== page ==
Causes and Risk Factors of Tetanus

May 7th 2016

What Is Tetanus?

Tetanus is caused by a bacteria called Clostridium tetani, which can be found in the soil in virtually all parts of the world. The disease occurs when a person or animal becomes injured and the bacteria enter the wound. Although it is commonly associated with deep wounds or punctures, smaller injuries can also allow the disease to take hold.

As the bacteria multiply in the wound, they create a neurotoxin that causes the distinctive muscle spasms associated with the disease. These spasms can eventually lead to the affected person's death by causing the muscles used for breathing to seize up. It can affect people of all ages, but infants are particularly susceptible and more likely to die from it.

Who Is At Risk?

Anyone who experiences a wound that is exposed to contaminated soil or manure can get tetanus if they have not been vaccinated against it. Although the disease cannot be spread directly from person to person, many people in developing nations catch it from contaminated medical equipment used during surgery. Infants who are circumcised in nonsterile conditions are particularly at risk.

The only people who are at little to no risk of catching tetanus are people who have been vaccinated against it. Tetanus is a standard childhood vaccine, and pregnant women can also pass their immunity onto their children in the womb. Adults need booster shots approximately every five to seven years. People who are not sure of their vaccination status should get a booster immediately after becoming injured.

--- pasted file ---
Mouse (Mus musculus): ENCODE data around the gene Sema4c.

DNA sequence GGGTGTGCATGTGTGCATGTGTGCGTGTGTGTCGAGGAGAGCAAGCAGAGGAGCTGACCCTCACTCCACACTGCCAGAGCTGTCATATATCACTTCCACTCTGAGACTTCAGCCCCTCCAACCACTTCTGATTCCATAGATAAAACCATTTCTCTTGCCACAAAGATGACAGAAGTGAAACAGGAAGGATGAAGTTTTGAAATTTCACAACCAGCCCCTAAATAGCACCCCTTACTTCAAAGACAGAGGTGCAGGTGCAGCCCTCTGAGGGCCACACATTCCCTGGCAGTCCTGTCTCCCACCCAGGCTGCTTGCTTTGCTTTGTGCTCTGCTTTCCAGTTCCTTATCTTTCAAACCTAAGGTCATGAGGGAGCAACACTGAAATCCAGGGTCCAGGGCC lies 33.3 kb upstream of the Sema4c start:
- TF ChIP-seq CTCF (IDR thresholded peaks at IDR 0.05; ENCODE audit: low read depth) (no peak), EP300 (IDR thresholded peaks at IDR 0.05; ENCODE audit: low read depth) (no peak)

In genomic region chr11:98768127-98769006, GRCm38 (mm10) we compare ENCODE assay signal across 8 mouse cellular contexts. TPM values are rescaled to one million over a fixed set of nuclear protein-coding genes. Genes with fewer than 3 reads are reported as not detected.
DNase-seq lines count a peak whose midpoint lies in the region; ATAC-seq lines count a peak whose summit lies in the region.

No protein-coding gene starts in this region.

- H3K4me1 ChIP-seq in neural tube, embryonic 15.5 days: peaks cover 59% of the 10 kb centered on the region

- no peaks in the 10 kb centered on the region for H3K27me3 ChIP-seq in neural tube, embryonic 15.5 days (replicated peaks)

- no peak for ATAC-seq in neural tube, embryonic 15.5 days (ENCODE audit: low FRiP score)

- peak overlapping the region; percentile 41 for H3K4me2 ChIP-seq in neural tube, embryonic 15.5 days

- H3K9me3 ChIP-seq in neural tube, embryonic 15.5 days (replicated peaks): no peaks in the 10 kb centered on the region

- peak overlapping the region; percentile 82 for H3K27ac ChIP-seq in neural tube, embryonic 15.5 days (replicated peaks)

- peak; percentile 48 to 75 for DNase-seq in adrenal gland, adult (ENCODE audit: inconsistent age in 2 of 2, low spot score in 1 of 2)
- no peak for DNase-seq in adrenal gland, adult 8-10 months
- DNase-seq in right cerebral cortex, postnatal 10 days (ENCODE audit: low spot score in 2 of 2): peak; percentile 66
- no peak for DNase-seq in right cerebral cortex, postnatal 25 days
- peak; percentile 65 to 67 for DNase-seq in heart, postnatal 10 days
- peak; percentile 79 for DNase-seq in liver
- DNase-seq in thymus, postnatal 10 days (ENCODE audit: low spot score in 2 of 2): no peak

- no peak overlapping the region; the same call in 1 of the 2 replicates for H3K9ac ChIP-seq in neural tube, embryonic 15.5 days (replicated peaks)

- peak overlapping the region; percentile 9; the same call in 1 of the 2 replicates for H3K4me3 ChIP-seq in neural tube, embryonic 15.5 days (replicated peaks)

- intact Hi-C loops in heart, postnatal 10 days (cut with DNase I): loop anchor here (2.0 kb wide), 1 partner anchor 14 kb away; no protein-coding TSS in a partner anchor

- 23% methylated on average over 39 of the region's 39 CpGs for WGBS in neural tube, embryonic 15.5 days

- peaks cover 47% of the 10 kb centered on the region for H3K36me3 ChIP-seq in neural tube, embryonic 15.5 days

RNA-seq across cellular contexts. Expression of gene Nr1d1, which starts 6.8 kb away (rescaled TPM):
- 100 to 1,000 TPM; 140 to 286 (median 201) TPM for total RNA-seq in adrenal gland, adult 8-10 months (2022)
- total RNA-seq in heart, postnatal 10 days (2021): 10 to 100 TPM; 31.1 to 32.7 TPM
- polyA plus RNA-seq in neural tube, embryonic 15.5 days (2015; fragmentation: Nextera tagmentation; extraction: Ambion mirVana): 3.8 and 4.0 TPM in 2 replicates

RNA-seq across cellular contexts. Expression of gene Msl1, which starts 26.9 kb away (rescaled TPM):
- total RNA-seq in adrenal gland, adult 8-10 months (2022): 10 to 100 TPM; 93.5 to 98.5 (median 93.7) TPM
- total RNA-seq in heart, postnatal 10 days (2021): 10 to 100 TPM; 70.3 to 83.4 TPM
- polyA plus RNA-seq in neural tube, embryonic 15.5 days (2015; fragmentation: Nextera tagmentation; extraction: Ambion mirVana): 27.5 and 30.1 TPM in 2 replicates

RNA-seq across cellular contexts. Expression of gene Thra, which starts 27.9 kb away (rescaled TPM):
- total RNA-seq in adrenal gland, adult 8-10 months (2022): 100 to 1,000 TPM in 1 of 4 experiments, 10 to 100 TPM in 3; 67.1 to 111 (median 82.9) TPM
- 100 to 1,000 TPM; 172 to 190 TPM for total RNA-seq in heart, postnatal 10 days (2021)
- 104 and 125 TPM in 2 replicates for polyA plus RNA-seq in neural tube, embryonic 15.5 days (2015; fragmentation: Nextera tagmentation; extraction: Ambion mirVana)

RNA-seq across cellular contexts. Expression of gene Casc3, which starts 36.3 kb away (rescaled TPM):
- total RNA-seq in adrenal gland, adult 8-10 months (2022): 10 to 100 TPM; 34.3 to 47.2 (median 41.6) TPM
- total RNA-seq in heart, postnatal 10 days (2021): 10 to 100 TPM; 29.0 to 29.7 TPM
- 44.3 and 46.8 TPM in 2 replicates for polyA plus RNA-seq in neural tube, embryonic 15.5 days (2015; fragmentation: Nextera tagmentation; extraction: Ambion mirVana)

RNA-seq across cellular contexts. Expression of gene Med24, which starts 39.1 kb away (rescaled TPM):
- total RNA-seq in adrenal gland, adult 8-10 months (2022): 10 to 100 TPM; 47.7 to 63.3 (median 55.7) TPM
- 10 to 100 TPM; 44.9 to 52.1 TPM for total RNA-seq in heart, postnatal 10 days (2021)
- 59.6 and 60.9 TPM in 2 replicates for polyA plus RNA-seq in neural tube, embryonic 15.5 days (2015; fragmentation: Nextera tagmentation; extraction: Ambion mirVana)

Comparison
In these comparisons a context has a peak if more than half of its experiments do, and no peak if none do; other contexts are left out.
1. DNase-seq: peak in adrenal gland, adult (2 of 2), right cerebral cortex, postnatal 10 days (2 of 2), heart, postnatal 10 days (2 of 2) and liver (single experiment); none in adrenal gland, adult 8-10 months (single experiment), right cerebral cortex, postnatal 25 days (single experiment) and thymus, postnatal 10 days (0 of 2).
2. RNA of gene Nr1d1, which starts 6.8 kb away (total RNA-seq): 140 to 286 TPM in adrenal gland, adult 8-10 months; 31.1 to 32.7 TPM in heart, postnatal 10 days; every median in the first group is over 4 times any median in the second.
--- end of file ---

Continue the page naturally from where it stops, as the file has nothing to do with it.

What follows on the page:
What Injuries Cause Tetanus?

Puncture wounds are one of the most common tetanus-causing injuries, but all injuries that break the skin can be an entry point for the tetanus bacteria. However, large or deep wounds may be more likely. Wounds generally need to have swelling around the site to allow the bacteria to multiply, and injuries in which a foreign object stays embedded in the skin may be at higher risk. The presence of other infection-causing bacteria can also help tetanus spread.

People have contracted tetanus through all kinds of wounds, from burns to tattoos or piercings done in unhygienic conditions. Intravenous drug users sometimes get it through their injection sites. Newborns can get it through their umbilical stumps.


Tetanus, which is sometimes colloquially referred to as lockjaw, is a serious and potentially life-threatening disease. The telltale symptom is frequent and painful muscle spasms, especially in the jaw and face. Although this disease can affect anyone in the right conditions, many people do not fully understand what causes it.

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